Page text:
I had an appointment with my baby’s nurse practitioner this week: always an unpleasant experience because she is always nitpicking issues about my seemingly healthy baby. So for several days afterwards I am worrying and trying to be hyper vigilant about the things she has criticized.
For example: RJ is six months old and doesn’t really sit up well. The NP suggested if I knew someone with a bumbo baby seat I could borrow it, or she told me that she used to prop her baby up in a laundry basket with a phone book (which I thought sounded kind of weird and unsafe). Today I started looking on kijiji for a bumbo, but after reading this really great article by a pediatrics physical therapist on why bumbos are NOT good for baby’s development, I am going to forget about tracking one down. And possibly going to try to find a different health care practitioner for my child who won’t give bad advice…
RJ and I had breastfeeding problems after she was born. Then she developed jaundice which extended our hospital stay. When she was around 4 days old, the jaundice was bad enough to require medical intervention — phototherapy.
I cried. I felt that it was my fault for not suggesting that she be fed formula while we worked out our breastfeeding problems. None of the medical staff at the hospital suggested formula to me (although they bent over backwards to send in lactation consultants). A family friend (who works as a nurse in the Children’s Emergency department) had suggested that I feed the baby formula and pump like crazy until my milk came in, but after I gave birth I told the nurse that I intended to breastfeed (and she wrote it on the whiteboard in my room) and from that point on, the word ”formula” became taboo. I was too dazed and sleep-deprived for the first few days to do what, in retrospect, I should have done. Finally, after watching RJ starve for a couple of days, I surreptitiously rang the bell for the nurse at 3am and begged her to help me give some formula to RJ. I felt like a failure.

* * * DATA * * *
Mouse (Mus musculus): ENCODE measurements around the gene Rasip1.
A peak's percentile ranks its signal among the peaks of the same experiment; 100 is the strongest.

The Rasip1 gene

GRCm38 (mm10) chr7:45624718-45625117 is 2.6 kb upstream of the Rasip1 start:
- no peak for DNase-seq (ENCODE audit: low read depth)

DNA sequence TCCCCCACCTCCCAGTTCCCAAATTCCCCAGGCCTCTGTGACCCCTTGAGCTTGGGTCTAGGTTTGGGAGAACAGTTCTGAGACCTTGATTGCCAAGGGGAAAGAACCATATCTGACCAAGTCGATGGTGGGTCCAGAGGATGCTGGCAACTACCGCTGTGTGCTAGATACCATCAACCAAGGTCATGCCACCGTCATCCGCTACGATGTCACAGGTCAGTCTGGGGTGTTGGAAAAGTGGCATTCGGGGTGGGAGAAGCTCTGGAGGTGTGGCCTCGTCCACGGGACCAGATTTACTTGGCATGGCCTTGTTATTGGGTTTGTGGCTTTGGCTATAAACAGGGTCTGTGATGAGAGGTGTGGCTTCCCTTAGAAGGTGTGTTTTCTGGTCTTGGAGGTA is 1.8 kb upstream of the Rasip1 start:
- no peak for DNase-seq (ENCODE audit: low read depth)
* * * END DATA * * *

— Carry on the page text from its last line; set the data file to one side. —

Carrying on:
In reality, that was probably the moment that I found my mommy-voice and put some faith in my parenting intuition. But enough of the touchy-feely personal anecdote, let’s get to the research.
Jaundice is a common health concern in newborns: up to 80% of full-term babies will have some jaundice (Maisels, 2015). It can, however, cause brain damage if left untreated. According to a medical review in the March 17, 2015 issue of the Canadian Medical Association Journal, Canada has the highest rate of brain damage due to complications for newborn jaundice in the developed world (Maisels, 2015).
Phototherapy is not the last resort against brain damage caused by hyperbillirubinemia (the build-up of the bio-molecule that causes jaundice). Phototherapy is used to prevent the need for a blood exchange transfusion, which is a more serious intervention. This article, however, argues that we may be overusing phototherapy: for every 3000 infants who receive phototherapy, only one infant is prevented from requiring a blood transfusion (Maisels, 2015). This is no small matter, as DNA damage is a potential side-effect of phototherapy.
And this is where the article gets quotable. The author suggests that rather than jumping to phototherapy to treat jaundice…
we should consider other options, such as improved lactation support or formula supplementation. This latter option, although opposed by some, deserves serious consideration when one considers the alternative and cost of hospital admission and phototherapy to a blindfolded infant, an intervention that interferes with parent-infant bonding, interrupts breastfeeding, and is, at the very least, disturbing for the parents (Maisels 2015, p. 342)
The author then goes on to describe a couple of studies that have shown formula supplementation to be an effective treatment for jaundice. One study showed that substituting formula for breast milk for two days was as effective at treating jaundice as phototherapy (Maisels, 2015).
I know which one I’d choose.
Source: Maisels, M.J. (2015). Managing the jaundiced newborn: a persistent challenge. CMAJ 187(5), 335-342.